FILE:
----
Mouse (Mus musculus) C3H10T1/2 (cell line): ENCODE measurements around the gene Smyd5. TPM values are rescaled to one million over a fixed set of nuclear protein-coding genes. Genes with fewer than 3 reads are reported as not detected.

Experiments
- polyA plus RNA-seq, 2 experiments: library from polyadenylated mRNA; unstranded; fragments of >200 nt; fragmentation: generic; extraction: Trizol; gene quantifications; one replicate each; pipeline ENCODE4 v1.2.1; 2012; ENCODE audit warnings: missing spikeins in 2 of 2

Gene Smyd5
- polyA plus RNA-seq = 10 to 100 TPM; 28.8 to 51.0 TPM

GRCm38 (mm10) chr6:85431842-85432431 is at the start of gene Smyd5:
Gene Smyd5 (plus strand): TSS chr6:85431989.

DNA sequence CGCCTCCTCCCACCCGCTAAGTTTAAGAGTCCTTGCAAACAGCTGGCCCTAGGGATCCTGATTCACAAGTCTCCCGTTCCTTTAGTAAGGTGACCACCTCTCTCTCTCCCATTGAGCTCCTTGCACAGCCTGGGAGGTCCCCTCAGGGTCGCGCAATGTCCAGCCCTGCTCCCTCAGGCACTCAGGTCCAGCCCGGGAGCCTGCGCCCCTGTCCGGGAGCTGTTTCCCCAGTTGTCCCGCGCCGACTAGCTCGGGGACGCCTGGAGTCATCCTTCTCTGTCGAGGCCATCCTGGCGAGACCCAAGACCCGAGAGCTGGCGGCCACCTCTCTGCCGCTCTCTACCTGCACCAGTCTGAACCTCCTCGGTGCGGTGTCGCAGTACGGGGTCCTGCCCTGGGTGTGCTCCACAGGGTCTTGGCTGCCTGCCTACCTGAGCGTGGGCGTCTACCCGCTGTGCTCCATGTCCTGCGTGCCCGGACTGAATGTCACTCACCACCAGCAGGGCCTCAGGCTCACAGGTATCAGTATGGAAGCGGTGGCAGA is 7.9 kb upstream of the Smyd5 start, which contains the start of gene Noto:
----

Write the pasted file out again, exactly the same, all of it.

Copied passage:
Mouse (Mus musculus) C3H10T1/2 (cell line): ENCODE measurements around the gene Smyd5. TPM values are rescaled to one million over a fixed set of nuclear protein-coding genes. Genes with fewer than 3 reads are reported as not detected.

Experiments
- polyA plus RNA-seq, 2 experiments: library from polyadenylated mRNA; unstranded; fragments of >200 nt; fragmentation: generic; extraction: Trizol; gene quantifications; one replicate each; pipeline ENCODE4 v1.2.1; 2012; ENCODE audit warnings: missing spikeins in 2 of 2

Gene Smyd5
- polyA plus RNA-seq = 10 to 100 TPM; 28.8 to 51.0 TPM

GRCm38 (mm10) chr6:85431842-85432431 is at the start of gene Smyd5:
Gene Smyd5 (plus strand): TSS chr6:85431989.

DNA sequence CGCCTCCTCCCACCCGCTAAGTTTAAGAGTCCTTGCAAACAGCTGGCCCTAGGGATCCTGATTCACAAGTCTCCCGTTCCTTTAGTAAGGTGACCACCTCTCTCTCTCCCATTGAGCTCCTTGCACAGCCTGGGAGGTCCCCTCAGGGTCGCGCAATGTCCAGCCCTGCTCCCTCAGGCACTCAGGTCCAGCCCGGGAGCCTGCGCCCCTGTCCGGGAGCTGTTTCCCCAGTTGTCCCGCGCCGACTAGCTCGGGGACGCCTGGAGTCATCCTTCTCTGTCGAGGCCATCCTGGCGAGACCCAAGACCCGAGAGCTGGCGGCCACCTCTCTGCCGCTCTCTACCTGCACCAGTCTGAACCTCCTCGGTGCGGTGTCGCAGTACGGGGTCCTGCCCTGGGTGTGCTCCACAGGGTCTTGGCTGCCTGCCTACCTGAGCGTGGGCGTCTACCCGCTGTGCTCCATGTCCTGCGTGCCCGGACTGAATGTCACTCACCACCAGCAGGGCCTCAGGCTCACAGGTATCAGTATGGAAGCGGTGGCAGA is 7.9 kb upstream of the Smyd5 start, which contains the start of gene Noto: